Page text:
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Lentil Carrot Soup Soothes the Soul

November 9, 2010

Lentil carrot soup is by far my favorite recipe.  This soup is cheerful, colourful and created with lentils, the cheapest food on the planet at about 99 cents for a number of generous giant pots.  You can eat mug after mug of this soup and it never makes your tummy feel heavy.  Lentil carrot soup is a feel good soup that hits the spot even when you are feeling icky.

I doubled the recipe while cooking below, as I often do.

Ingredients:

1 cup of dry red lentils

Carrots – I like to buy the mini ones for this soup when they are on sale because they quickly cut into mini melt-in-your-mouth sized pieces, one small bag or about 450 grams; or 4 big carrots

Broth, and tons of it – chicken, vegetable, beef; condensed, oxo, it doesn’t matter, just lots, minimum 6 cups worth

Bit of olive oil or butter just to fry the onions up a bit in.

Can of diced tomatoes, 796ml

Onion, garlic and 3 stalks celery

Bone – an optional but certainly more nutritious addition, soup bones can be found in the meat section of any major grocery store generally for about $1.50 per package for beef bones

Put a big pot on the stove on medium with a spoon of olive oil to toss all of your vegetables in as you chop them.  Celery, into the pot.

Onions, into the pot.

Garlic, about 3 cloves minced, into the pot.

Slicing up mini carrots creates perfectly alike, adorable tiny tidbits for your soup. It’s like they are fresh from the factory!

By the time you are finished cutting all the carrots, the onion-celery-garlic mixture should have been cooking in the pot long enough to be soft and getting sort of see through, or even browning a bit is fine.  Add in the carrots.

Let the vegetable mixture cook a bit longer, 5 or more minutes, then add the lentils.

Add a good 6-8 cups of broth.  I used a combination of vegetable and beef here, but I’ve used every flavor and format combination imaginable and it always turns out good.  Add more broth than you think you will like.  You will be surprised at how much liquid the lentils soak up.  You can add more broth at any point.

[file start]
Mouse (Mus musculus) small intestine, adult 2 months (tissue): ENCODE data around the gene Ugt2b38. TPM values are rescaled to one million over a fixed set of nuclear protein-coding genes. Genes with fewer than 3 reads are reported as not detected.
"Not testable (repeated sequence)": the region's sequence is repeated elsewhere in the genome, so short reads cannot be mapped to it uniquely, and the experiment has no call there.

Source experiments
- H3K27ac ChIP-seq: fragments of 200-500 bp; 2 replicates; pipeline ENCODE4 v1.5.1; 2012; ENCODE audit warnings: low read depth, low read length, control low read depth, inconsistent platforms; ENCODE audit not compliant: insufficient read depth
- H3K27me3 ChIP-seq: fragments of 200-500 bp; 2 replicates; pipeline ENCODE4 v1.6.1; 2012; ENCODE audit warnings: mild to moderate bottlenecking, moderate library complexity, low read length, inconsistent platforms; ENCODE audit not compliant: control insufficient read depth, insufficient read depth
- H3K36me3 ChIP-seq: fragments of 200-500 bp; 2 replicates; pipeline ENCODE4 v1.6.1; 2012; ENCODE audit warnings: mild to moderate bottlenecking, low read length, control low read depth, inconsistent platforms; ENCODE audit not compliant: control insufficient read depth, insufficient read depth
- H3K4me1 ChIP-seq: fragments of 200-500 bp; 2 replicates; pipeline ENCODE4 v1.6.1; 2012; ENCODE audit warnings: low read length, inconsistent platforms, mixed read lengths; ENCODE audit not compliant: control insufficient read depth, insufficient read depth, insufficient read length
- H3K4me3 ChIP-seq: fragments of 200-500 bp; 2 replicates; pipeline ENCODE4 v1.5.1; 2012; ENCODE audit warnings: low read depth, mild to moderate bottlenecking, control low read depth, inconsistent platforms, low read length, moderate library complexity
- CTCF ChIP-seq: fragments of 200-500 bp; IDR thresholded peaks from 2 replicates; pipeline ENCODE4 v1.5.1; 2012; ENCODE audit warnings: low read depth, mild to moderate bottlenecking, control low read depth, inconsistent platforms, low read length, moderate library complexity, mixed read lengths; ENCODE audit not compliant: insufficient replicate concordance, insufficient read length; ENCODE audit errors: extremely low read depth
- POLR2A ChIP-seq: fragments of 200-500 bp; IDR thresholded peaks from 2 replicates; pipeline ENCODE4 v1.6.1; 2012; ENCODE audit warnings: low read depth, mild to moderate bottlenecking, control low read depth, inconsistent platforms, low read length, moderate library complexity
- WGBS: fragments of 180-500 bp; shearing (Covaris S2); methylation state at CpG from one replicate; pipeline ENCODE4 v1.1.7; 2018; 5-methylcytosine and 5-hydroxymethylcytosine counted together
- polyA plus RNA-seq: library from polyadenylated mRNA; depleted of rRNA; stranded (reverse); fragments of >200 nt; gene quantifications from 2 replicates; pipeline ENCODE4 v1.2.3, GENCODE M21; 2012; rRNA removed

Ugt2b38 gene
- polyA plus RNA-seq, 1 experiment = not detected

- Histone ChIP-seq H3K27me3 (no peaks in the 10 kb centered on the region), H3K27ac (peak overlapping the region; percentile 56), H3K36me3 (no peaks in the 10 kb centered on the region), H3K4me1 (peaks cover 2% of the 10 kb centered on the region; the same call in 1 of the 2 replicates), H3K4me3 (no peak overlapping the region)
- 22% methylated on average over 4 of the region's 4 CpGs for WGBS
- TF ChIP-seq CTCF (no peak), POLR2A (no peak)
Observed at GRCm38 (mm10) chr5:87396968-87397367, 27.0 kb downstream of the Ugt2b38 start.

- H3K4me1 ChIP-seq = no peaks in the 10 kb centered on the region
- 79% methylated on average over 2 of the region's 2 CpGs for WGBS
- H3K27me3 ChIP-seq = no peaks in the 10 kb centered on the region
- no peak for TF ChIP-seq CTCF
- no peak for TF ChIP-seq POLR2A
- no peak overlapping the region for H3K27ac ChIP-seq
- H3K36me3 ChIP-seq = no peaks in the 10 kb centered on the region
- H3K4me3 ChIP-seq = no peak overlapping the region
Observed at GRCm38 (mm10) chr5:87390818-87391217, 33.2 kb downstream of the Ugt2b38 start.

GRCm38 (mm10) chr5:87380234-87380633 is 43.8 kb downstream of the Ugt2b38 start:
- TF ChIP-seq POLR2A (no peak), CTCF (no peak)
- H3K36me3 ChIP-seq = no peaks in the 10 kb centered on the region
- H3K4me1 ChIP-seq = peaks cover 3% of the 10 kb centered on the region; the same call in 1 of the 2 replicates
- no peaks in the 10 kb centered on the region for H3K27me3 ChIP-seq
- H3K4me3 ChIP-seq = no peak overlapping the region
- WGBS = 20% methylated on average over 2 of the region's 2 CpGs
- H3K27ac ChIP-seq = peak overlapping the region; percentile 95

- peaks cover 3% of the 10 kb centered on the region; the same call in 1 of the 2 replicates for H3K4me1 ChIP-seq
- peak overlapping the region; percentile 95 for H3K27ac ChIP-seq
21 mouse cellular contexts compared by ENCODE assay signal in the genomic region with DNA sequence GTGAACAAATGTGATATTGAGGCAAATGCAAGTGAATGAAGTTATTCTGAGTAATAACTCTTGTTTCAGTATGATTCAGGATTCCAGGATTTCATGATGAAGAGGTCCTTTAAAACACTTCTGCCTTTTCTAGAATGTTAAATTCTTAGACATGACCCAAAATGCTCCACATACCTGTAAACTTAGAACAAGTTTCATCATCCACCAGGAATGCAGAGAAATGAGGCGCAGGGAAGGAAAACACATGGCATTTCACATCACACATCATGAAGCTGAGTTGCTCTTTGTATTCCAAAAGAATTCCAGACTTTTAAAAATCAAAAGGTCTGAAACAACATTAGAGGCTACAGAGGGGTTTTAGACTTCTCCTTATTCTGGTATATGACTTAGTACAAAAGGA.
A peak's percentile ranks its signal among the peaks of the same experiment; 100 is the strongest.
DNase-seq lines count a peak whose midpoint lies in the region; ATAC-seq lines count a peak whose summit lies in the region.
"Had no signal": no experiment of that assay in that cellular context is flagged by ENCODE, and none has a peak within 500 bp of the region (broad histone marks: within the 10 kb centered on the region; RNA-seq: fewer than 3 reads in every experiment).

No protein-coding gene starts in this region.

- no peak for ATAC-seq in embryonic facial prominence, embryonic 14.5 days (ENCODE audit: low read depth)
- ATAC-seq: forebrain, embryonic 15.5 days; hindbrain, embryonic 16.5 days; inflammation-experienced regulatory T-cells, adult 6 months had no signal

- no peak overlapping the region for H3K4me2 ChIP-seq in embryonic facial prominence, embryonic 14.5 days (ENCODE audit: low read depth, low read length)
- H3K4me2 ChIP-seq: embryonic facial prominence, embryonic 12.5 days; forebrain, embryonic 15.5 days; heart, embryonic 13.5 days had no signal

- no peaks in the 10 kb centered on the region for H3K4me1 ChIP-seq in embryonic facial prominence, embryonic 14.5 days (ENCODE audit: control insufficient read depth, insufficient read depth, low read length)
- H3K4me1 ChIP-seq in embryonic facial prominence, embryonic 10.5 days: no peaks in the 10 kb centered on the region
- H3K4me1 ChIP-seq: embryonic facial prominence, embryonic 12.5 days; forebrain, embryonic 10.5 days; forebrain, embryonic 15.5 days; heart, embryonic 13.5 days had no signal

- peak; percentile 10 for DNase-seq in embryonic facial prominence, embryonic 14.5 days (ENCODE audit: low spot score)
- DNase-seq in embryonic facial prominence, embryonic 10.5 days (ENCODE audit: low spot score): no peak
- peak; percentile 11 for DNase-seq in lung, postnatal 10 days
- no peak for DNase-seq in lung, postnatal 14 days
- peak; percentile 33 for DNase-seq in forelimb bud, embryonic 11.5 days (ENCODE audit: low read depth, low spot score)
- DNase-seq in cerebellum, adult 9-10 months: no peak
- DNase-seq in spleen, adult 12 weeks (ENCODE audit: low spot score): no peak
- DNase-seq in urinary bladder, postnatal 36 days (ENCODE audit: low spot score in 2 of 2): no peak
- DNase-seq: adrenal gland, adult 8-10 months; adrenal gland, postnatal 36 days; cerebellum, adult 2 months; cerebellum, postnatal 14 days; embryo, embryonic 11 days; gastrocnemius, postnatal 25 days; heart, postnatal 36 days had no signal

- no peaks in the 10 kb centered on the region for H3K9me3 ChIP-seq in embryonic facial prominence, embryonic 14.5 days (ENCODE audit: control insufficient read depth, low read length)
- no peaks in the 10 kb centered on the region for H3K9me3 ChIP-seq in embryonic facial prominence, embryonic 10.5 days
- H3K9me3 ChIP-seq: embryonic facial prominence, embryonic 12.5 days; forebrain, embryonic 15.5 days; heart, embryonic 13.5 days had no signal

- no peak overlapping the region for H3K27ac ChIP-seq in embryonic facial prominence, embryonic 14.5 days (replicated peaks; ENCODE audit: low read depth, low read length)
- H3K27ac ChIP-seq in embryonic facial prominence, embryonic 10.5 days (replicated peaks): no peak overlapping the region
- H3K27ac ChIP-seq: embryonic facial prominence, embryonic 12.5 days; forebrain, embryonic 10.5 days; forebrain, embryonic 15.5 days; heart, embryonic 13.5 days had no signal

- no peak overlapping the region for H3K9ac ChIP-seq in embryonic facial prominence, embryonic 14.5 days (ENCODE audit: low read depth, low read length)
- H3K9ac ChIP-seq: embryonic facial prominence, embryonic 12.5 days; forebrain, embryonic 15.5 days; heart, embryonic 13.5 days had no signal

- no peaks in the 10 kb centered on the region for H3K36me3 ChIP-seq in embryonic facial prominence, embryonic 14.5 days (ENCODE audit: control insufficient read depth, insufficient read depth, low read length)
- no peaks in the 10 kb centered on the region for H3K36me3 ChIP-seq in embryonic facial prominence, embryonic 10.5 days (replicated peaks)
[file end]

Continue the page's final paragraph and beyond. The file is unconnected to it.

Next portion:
Now the fun part, the bones.  Even if you don’t care for the aesthetics of a good bone, you can’t deny that the marrow is nutrient rich.  You want as much marrow (see the bright red part throughout the bone below) as possible and as little meat as possible.  You don’t want to pay extra for the heavy meat which gives little flavour compared to the lighter bones filled with marrow.  The cheapest bones at the grocery store today were pork.  They were all out of beef bones which normally cost me less than $1.50.

Don’t forget to wash the bones before adding them to the soup! I wasn’t sure if I should mention that, but I thought better safe than sorry.

Turn up the stove (to 7 or 8) for a short time and let everything come to a boil.  Then cover and turn back down to a simmer (around 2) for about an hour.  Experiment by adding different flavours before covering to suit your mood.  Parsley and sage.  Brown sugar and cinnamon.  Cumin and coriander.

Add a can of diced tomatoes and continue to simmer for at least 20 more minutes.

Remove the bone before serving in giant mugs, with a big chunk of bread and a newspaper.

What combination of flavours did you use for your lentil carrot soup?  Jump up.

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From → Soups

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